We found La Prodaia really easily, there were a number of turnings to negotiate, some really tight, roads rising sharply and then plunging as quickly again. The directions were spot-on. We gingerly drove down the drive to the farm and spotted a lady waving at us. She turned out to be Elena Rosati and gave us a warm welcome, directing us to a parking place a little further down the lane. Giancarlo Rosati was pruning some olives, gave us a broad smile, putting down his tools, brushed off his hands and welcomed us too. We were pretty weary from our travels (our flight was delayed and a general nightmare), so were very pleased to have made it there safely and that the place was utterly beautiful. “Great choice Mr Lewis, it’s stunning”, my wife exclaimed.

I had done a lot of research beforehand, plenty of chin rubbing, head scratching browsing through http://www.argriturismo.com trying to work out where to stay. We had never set foot on Tuscan soil before, it was an unknown to us and nobody we know had been there in recent years. I had chosen Siena as a good base since it’s central and from there we could explore quite a lot of places without having to spend too many hours in the car if we could help it. I found La Prodaia and the website really sold the place to me, nice photos, great information about it’s locale and more importantly quality photos about what you get for your money, how the rooms are laid out and what they look like. Very few other places presented this kind of information, one of my big bugbears when it comes to finding holiday homes and something I’d love to focus my business on one of these days!! So that was that I made some enquiries and the Rosati family responded that very same evening. Booked!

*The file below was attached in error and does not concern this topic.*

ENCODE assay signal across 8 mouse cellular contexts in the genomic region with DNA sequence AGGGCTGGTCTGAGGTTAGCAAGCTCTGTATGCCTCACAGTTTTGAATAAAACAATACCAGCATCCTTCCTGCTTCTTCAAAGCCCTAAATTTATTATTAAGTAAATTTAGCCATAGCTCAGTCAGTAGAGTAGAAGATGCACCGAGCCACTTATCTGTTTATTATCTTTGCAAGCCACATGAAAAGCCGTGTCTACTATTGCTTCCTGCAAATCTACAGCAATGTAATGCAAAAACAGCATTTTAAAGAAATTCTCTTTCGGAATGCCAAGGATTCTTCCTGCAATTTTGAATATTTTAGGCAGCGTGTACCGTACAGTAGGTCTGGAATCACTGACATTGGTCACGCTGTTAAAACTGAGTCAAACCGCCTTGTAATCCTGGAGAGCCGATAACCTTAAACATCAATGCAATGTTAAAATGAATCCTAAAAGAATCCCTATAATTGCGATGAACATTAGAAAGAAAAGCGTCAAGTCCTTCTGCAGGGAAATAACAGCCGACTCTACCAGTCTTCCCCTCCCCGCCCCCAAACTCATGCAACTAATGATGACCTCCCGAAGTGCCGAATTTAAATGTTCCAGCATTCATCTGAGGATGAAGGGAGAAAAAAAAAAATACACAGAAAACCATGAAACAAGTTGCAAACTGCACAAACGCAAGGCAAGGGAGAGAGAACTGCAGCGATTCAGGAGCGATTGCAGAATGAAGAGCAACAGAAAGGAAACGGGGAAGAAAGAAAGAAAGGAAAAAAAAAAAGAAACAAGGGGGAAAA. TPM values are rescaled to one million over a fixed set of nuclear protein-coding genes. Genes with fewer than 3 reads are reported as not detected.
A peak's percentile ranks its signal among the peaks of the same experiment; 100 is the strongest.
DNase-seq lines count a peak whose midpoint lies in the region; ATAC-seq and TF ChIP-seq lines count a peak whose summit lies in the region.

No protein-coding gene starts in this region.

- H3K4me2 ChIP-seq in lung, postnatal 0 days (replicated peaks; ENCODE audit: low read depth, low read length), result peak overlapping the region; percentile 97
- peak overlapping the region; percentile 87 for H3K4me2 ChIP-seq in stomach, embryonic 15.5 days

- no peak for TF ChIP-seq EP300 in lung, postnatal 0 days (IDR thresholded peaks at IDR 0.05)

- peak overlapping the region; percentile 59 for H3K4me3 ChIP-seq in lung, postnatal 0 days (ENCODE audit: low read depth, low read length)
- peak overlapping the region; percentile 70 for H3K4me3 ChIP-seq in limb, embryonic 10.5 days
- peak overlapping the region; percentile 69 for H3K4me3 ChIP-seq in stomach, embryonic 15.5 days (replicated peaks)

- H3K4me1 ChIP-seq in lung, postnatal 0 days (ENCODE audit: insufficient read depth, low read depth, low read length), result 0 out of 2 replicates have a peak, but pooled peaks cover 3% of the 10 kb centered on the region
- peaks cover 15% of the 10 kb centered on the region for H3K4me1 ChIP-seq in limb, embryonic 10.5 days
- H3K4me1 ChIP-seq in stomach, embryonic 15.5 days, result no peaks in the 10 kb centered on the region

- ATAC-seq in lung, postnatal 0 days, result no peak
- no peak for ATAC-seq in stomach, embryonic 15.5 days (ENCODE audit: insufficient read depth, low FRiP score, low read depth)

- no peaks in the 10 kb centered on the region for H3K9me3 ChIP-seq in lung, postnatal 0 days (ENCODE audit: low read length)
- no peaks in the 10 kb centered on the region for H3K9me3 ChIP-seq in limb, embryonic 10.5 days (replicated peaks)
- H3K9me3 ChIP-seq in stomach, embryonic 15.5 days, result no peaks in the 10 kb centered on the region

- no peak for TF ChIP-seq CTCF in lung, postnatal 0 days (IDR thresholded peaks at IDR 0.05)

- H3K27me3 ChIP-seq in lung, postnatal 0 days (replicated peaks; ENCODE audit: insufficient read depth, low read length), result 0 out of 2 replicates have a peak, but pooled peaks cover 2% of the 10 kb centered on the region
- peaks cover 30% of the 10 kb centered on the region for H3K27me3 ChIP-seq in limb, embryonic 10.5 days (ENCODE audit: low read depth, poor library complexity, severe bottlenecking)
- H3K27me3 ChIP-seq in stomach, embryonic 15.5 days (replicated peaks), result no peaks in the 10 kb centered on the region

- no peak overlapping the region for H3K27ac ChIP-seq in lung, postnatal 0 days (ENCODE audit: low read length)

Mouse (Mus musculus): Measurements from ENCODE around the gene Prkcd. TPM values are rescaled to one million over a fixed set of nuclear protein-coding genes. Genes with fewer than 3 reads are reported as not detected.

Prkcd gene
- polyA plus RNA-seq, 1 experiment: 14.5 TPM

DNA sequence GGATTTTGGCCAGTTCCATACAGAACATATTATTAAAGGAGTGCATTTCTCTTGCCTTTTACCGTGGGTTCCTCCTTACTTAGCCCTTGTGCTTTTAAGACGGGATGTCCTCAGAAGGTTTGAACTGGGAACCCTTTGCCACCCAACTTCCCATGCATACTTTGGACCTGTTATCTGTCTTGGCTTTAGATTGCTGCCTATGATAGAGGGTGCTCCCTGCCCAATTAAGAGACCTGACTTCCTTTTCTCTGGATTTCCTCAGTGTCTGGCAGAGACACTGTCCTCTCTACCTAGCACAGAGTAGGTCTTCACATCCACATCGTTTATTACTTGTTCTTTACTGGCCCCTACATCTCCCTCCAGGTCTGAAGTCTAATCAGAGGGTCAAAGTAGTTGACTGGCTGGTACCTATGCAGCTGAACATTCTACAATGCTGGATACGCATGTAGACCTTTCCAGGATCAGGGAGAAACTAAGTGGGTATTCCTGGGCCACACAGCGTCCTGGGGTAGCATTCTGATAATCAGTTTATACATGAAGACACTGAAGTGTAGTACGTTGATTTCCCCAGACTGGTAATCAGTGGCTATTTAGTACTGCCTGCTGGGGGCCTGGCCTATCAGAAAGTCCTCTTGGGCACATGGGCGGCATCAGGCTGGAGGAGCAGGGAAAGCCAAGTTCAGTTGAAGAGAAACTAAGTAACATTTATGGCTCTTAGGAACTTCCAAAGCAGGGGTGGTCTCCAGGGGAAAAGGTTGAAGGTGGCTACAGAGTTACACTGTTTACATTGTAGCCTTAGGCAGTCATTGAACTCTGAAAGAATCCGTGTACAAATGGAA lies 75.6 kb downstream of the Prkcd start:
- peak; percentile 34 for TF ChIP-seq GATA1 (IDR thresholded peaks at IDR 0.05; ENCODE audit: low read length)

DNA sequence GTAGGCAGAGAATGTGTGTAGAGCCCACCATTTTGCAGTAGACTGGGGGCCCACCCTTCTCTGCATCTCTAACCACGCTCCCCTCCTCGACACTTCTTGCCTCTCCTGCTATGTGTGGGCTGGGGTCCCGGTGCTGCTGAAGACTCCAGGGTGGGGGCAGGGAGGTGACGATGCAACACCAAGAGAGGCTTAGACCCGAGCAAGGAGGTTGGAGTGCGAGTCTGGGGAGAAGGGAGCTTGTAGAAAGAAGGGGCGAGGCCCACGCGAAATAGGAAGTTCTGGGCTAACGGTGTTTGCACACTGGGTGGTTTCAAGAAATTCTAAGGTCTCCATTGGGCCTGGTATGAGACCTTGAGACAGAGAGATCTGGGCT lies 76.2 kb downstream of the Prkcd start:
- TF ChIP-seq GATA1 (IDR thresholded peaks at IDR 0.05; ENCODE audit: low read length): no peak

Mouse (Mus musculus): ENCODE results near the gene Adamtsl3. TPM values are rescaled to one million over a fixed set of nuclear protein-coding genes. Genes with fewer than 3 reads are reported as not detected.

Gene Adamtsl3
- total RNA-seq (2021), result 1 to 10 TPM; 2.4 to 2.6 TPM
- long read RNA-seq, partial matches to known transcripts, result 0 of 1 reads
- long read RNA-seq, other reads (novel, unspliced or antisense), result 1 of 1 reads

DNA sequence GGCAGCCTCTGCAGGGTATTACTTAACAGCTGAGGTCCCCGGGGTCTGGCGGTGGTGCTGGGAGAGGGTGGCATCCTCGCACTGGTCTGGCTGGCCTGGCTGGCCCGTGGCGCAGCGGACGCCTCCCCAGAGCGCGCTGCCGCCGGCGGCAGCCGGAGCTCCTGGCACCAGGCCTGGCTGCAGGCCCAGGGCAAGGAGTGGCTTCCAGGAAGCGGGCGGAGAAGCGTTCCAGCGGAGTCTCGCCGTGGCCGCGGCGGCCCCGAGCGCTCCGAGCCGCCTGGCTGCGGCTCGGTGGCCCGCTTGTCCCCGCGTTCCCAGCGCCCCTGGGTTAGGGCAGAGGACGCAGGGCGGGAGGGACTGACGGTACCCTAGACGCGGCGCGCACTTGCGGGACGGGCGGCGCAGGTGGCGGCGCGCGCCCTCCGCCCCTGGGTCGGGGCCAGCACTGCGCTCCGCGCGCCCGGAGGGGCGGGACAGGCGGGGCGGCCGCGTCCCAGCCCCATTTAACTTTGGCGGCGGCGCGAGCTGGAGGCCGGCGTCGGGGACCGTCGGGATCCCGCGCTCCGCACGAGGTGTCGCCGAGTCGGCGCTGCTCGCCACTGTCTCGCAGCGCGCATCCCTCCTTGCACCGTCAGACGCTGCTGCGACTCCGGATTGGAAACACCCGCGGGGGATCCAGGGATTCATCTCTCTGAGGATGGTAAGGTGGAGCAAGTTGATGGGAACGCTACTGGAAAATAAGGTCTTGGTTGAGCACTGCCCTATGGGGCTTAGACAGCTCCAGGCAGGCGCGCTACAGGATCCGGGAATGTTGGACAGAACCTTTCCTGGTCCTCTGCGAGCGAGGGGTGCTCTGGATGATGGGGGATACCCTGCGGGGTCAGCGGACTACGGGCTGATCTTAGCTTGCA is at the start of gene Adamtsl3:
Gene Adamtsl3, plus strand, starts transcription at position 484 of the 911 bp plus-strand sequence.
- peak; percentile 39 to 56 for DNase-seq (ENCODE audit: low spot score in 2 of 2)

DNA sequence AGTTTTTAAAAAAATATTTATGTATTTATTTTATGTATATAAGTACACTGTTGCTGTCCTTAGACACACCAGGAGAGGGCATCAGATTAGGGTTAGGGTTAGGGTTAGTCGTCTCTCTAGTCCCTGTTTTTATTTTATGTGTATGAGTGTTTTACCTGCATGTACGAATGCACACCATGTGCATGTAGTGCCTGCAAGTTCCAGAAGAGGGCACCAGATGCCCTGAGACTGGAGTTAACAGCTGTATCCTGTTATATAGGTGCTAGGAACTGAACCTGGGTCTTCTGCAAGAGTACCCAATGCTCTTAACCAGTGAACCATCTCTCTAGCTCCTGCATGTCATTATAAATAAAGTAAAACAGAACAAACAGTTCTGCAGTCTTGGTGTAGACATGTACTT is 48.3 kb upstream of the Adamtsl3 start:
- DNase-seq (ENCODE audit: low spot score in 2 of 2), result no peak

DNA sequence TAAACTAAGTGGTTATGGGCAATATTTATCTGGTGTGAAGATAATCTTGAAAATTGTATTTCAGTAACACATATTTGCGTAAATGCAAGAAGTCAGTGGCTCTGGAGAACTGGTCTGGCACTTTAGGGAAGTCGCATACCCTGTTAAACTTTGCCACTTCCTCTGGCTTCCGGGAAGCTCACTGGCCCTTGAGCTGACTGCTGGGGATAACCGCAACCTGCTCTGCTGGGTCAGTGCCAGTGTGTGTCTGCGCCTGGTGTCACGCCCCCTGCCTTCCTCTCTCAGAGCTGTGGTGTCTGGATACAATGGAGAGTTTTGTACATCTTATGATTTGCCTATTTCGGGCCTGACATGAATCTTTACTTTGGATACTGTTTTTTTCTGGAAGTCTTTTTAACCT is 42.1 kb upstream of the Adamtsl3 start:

The Location

The photograph at the top of this article is a great illustration of how La Prodaia is laid out. The big building in the background is a monastery and as far as I understand it, the farmhouse buildings either belong to it or used to. In either case the building styles are identical, using local materials for their brickwork. A new building was being constructed whilst we were there and isn’t far off being completed at the time of writing. It will be a new apartment and we were given a sneak preview by the owners. Giancarlo pointing out the incredible view from the bedroom of the landscape beyond it, “Great for photography”, he said. We will be going back and trying out the new apartment!

The farmhouse is surrounded by farmland comprising of olive groves, vineyards, fruit trees (cherry, fig and lemon) and some arable crops. Throughout the farmland there are a network of footpaths that lead into woodland at the foot of the hill, so there is plenty to explore at any time of the day.

Olive Tree
The old olive tree

The Rosati family

We liked them from the first moment we met them and they were excellent hosts throughout our two week stay with them. Giancarlo (sorry for getting your name mixed up with Matteo your son!) is passionate about his work as a farmer and owner of the Agriturismo business that they’ve been developing since 2003. He told us all about some terrible problems that they had with their olive plantation, a series of harsh winters had devastated the trees, many of them having to be cut back in order to encourage them to recover, a process that can take many years. Farmers though are amongst the World’s greatest businessmen, they adapt, they find other ways of keeping the business going despite the hardships they face. It would seem that many parts of Europe are now experiencing harsher winters and it does snow in Tuscany.

The Farmhouse
The Farmhouse – beautiful roses